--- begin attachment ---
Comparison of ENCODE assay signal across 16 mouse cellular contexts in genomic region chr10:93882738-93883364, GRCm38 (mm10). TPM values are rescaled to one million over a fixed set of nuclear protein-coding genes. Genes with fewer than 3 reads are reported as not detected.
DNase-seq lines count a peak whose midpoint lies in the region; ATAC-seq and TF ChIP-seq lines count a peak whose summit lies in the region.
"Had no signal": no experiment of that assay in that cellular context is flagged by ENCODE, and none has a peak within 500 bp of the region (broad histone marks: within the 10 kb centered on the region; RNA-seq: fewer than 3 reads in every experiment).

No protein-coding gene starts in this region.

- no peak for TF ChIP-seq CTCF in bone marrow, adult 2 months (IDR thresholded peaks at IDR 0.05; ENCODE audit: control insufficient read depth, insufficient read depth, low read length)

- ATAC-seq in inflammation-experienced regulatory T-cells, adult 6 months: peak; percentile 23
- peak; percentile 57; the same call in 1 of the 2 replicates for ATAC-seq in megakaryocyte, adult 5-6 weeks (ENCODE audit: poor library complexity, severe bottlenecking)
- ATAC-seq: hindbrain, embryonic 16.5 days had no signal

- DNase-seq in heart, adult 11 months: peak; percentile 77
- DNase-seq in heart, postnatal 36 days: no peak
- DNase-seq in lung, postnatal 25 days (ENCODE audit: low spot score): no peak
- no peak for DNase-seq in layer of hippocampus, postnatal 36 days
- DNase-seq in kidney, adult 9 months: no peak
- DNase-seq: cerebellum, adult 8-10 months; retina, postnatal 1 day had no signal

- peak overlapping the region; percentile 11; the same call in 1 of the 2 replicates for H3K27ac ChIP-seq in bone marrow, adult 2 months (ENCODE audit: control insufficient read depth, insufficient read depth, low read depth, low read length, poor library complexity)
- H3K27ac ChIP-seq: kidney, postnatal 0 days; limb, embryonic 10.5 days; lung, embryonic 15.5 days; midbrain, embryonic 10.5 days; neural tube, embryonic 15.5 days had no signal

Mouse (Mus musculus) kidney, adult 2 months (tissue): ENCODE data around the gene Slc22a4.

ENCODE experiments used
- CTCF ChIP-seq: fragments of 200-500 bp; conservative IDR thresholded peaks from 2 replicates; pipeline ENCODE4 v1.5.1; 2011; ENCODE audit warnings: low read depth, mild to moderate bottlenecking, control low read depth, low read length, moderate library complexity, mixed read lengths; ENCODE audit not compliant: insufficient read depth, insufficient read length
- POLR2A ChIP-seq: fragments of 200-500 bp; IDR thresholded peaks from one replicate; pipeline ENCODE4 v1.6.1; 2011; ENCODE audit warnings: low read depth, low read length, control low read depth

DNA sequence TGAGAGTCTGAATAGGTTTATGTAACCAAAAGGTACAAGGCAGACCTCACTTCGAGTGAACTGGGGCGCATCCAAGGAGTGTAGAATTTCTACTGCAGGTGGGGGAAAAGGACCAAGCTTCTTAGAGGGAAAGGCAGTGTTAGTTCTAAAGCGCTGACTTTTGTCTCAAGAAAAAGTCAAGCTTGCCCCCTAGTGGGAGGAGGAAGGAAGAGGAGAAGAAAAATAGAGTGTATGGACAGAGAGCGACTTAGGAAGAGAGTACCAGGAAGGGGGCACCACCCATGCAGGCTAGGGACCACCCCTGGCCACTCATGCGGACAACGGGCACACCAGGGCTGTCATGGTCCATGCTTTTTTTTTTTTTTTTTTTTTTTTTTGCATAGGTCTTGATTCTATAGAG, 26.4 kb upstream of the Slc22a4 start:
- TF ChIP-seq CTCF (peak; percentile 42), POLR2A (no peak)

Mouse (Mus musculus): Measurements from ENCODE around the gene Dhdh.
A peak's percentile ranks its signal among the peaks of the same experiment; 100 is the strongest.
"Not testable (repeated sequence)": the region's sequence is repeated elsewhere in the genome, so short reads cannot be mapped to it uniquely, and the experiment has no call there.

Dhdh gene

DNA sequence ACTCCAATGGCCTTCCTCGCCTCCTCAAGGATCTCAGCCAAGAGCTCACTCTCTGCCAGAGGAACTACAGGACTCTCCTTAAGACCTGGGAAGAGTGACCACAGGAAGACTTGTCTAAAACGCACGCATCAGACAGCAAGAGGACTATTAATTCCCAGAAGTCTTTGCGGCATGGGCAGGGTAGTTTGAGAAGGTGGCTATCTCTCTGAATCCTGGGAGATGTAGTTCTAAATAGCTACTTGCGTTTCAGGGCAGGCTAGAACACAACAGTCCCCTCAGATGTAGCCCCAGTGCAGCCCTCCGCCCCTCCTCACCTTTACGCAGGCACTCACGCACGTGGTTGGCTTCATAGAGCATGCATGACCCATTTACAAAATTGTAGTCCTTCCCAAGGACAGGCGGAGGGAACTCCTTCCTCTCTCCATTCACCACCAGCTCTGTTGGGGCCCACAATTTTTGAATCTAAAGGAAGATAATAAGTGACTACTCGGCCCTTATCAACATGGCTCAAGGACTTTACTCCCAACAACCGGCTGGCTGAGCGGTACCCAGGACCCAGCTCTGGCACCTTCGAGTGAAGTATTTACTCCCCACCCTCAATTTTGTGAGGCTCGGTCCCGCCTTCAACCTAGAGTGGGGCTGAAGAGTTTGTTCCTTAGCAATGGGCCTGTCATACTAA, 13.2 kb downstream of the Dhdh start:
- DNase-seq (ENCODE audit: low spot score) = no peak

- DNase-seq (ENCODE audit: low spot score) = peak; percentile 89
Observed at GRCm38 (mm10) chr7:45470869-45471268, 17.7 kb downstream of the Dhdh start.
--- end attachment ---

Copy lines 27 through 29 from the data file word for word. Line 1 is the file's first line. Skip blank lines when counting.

DNA sequence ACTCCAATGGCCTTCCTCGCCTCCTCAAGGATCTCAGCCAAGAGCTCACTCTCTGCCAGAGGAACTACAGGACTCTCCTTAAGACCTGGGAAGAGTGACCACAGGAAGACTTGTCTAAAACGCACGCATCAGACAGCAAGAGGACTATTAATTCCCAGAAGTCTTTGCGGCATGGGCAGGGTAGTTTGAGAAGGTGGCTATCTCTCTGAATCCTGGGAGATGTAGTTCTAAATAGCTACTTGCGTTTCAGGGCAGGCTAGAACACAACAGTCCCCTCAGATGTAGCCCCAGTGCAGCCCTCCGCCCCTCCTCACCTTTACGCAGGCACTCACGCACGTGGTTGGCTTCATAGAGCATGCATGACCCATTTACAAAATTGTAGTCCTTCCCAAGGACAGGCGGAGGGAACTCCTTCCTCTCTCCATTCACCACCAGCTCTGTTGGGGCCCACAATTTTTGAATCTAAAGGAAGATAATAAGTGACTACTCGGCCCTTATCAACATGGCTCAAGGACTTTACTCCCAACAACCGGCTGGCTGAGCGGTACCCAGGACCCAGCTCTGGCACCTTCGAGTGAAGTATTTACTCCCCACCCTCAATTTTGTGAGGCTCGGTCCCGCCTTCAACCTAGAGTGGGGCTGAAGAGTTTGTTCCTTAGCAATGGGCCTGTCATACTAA, 13.2 kb downstream of the Dhdh start:
- DNase-seq (ENCODE audit: low spot score) = no peak

- DNase-seq (ENCODE audit: low spot score) = peak; percentile 89